The Value of Privacy
Land Trusts: A Secure
Way to Hold Title
By John M. Coombe, Vice President, Fiduciary
Business Services, First American Trust, FSB, and Elizabeth A. “Libby” Markworth, Vice President, Relationship
Manager, Fiduciary Business Services, First American Trust, FSB
In today’s day and age, privacy is becoming a scarce
resource. With the rise of social media and search engines, celebrities and
business leaders alike are finding their privacy under siege. Their homes and
assets are targeted by tenacious paparazzi or unruly protestors, and in the
worst cases, they and their families have been personally targeted. It’s scary,
but we see it on the news all the time.
Owning real estate through a land trust is a time-tested way
of protecting your privacy when it comes to your home, your business and your
family. For centuries, land trusts have been a standard way of protecting one’s
privacy and transferring real property, and in today’s culture, this type of
ownership structure is as popular as ever because it offers one of the most
valuable assets of all – anonymity.
However, not all land trust products are the same. Only a
small handful are truly recognized. Many companies say they deliver anonymity
and may make false promises about their trust services. A reliable trust would
be arranged after a thorough vetting process that weeds out unscrupulous
speculators. The trust organization should also have a successful track record
of ensuring privacy and an affiliation with a financial institution such as a federal
savings bank to minimize risk and maintain confidentiality.
Why a Land Trust?
Before determining if a land trust is for you, it is
important to first understand how it works. Essentially, it is a special trust
arrangement through which a trustee (i.e. First American Trust, FSB) holds
legal title to the real estate while all of the rights of ownership, possession
and management are retained by the beneficiary (i.e. you).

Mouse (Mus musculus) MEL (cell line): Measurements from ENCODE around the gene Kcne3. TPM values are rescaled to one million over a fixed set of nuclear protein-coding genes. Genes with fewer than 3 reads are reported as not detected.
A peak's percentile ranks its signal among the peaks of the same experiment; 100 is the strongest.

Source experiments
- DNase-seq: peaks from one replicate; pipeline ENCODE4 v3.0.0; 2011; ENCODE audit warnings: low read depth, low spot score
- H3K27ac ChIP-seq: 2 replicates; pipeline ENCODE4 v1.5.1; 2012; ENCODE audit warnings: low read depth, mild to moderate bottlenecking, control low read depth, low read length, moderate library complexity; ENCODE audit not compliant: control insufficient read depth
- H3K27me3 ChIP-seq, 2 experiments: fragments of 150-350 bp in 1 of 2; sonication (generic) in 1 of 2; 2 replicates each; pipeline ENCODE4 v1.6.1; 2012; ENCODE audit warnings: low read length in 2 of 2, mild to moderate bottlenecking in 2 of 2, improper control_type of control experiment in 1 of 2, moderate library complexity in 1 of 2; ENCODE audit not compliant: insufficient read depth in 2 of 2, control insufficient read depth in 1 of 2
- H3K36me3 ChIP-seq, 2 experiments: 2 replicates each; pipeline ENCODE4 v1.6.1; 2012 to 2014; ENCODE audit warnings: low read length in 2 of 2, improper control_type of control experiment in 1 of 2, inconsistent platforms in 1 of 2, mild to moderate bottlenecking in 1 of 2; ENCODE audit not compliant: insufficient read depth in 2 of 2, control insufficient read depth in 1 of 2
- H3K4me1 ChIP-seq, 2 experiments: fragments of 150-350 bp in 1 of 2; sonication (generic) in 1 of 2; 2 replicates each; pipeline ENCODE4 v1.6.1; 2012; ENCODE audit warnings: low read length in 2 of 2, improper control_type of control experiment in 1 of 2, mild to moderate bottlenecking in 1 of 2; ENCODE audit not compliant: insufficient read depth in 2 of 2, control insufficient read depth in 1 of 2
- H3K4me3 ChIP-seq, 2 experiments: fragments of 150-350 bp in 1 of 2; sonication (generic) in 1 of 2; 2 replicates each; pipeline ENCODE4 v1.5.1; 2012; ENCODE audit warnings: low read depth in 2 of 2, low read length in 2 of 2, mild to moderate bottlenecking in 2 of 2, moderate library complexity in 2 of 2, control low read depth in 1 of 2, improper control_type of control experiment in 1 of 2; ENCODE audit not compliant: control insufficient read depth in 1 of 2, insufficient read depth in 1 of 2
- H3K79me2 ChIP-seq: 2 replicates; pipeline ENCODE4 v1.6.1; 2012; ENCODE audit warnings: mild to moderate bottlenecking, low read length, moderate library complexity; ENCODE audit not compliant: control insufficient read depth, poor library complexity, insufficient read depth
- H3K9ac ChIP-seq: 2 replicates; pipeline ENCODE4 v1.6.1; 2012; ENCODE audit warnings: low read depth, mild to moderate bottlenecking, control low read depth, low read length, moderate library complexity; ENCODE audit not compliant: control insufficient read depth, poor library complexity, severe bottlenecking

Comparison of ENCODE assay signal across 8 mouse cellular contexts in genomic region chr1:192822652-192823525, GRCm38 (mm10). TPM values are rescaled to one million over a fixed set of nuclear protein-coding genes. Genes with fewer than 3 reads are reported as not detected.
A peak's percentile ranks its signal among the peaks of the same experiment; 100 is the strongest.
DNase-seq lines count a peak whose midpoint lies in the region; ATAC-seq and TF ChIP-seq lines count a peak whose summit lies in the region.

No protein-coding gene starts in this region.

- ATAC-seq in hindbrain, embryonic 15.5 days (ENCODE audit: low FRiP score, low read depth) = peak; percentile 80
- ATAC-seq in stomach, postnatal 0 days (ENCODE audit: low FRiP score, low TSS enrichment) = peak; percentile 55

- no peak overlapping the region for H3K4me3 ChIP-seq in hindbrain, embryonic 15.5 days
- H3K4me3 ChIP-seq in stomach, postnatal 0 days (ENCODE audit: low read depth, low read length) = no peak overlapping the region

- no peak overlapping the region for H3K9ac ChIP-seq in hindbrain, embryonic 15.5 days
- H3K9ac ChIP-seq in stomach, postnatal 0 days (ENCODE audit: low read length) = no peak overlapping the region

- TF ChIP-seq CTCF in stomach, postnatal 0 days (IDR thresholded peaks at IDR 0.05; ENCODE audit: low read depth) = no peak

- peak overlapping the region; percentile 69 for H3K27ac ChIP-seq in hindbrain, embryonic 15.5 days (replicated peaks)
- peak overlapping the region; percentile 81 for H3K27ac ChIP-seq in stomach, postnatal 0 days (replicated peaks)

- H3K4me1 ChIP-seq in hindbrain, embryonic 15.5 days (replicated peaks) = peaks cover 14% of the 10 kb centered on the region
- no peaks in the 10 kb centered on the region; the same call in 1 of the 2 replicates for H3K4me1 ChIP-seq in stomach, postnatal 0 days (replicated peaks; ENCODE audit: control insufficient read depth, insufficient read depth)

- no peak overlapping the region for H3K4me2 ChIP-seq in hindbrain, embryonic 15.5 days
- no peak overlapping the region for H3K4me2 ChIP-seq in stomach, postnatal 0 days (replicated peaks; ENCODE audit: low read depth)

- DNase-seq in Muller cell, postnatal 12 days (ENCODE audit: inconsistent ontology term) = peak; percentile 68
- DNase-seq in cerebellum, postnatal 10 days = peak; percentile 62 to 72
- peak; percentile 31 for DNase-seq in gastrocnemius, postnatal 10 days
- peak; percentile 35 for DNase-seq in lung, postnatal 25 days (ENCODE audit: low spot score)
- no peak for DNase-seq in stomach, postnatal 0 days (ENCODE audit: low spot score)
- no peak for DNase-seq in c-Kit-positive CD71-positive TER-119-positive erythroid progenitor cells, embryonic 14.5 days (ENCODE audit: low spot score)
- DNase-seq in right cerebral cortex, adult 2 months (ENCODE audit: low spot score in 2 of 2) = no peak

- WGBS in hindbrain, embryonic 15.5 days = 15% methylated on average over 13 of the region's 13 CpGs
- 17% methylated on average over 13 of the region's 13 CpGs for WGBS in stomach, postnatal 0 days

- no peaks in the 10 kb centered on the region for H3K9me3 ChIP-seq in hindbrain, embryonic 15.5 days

Beneficiaries of land trusts remain private and protected.
The only name recorded on the deed to the property is the trustee and the trust
number of the trust. Whenever someone – whether it’s a journalist, business
competitor or someone with a grudge – looks up the address, they would only see
that it is owned by a non-descript land trust. The same result would occur
during a reverse look-up if someone tried searching for a name in a municipal
tax roll or county clerk’s deed database.
Such arrangements are ideal for celebrities and business
leaders looking to stay out of the real property ownership limelight. Officials
within the criminal justice system – such as police, prosecutors and judges –
also seek anonymity from those looking to do them harm. Large companies have sought
out land trusts as well because executives don’t want competitors to know of
their expansion plans or they wish to avoid price escalations. Even some public
utilities and timeshare companies are adopting the land trust structure of
property ownership in order to protect investors.
In a land trust with a federal savings bank serving as
trustee, the names of its beneficiaries must be kept confidential at all times
unless the trustee is compelled to divulge information by court order or
statute. It acts as a corporate trustee holding the legal and equitable title
to the real property but all decisional and operational powers over the trust
assets remain under the control of trust beneficiaries.
The trustee takes action only when directed by beneficiaries
of the trust. The interest of the beneficiaries is personal property, and the
beneficiaries maintain the following exclusive rights:
Power to direct or control the trustee in
dealing with the title to the trust property
Possession and control of the management,
operation, renting and selling of the trust property
Right to the earnings and proceeds generated
from the trust property
There also may be a succession of ownership agreement
included with the trust, which would allow the title to pass to a third party
upon the death of the beneficiary without having to go through the trouble –
and often great expense – of going through probate proceedings after a loved
one passes away.
There are many good reasons to hold title through a land
trust, including financial and emotional benefits, but in today’s culture,
privacy might be the best reason of them all.
First American Trust,
FSB, a wholly owned subsidiary of First American Financial Corporation (NYSE:
FAF), has offered a land trust product since the 1950s. In total, it
administers more than 70 land trusts with about 400 real property assets
throughout the United States and Virgin Islands. For further information,
contact the writer at email@example.com.
© First American Financial Corporation. All rights reserved.